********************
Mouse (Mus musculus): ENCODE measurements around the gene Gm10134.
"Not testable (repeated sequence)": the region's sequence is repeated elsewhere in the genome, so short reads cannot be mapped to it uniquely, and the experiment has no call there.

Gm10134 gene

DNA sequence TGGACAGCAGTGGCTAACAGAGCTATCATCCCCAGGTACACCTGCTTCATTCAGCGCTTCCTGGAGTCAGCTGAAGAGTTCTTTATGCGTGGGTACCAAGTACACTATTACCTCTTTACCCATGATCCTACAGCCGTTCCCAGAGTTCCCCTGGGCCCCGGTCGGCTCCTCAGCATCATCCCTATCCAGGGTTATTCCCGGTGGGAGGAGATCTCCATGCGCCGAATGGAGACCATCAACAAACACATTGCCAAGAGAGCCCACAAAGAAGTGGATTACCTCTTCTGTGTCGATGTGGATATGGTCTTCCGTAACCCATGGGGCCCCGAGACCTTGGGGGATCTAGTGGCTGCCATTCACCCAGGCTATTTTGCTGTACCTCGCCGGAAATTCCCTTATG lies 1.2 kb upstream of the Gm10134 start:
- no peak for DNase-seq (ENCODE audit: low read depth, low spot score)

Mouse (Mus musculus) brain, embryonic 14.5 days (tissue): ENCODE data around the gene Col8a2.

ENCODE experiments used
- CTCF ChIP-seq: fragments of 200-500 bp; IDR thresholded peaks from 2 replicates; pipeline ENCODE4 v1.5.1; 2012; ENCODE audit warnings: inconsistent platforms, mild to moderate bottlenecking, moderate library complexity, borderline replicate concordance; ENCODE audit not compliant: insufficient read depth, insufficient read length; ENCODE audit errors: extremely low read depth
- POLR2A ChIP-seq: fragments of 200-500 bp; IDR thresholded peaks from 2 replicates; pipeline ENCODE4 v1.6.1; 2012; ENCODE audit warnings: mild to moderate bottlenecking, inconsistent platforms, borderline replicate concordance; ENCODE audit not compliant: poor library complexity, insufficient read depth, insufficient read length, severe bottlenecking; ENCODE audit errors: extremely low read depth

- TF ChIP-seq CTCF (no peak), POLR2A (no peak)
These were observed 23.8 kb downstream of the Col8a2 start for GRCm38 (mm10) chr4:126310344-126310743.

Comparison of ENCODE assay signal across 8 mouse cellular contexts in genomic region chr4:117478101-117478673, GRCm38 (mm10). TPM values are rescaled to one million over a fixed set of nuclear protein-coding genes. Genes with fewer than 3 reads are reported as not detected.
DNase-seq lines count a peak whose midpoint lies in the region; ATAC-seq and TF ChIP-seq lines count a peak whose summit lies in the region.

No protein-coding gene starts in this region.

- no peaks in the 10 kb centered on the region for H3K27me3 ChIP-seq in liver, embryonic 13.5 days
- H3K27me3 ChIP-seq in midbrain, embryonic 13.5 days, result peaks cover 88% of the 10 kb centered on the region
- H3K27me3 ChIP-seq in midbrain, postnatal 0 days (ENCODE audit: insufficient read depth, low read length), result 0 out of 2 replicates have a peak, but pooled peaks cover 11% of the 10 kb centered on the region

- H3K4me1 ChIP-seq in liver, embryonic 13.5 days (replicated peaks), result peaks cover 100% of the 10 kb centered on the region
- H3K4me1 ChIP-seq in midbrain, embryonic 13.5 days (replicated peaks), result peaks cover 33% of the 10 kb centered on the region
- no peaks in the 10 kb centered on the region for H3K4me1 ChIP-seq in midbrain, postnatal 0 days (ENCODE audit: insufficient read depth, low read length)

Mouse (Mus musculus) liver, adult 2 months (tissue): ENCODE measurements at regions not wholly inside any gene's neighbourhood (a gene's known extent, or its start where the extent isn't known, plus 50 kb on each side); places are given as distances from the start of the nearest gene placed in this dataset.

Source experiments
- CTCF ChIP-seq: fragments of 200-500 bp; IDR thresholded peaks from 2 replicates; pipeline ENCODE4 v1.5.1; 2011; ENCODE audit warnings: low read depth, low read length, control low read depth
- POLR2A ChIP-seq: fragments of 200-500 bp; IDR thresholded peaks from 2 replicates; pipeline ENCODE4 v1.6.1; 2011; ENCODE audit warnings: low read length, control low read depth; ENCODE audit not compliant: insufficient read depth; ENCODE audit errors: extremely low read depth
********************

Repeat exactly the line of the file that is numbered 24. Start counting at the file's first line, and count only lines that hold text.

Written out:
- POLR2A ChIP-seq: fragments of 200-500 bp; IDR thresholded peaks from 2 replicates; pipeline ENCODE4 v1.6.1; 2011; ENCODE audit warnings: low read length, control low read depth; ENCODE audit not compliant: insufficient read depth; ENCODE audit errors: extremely low read depth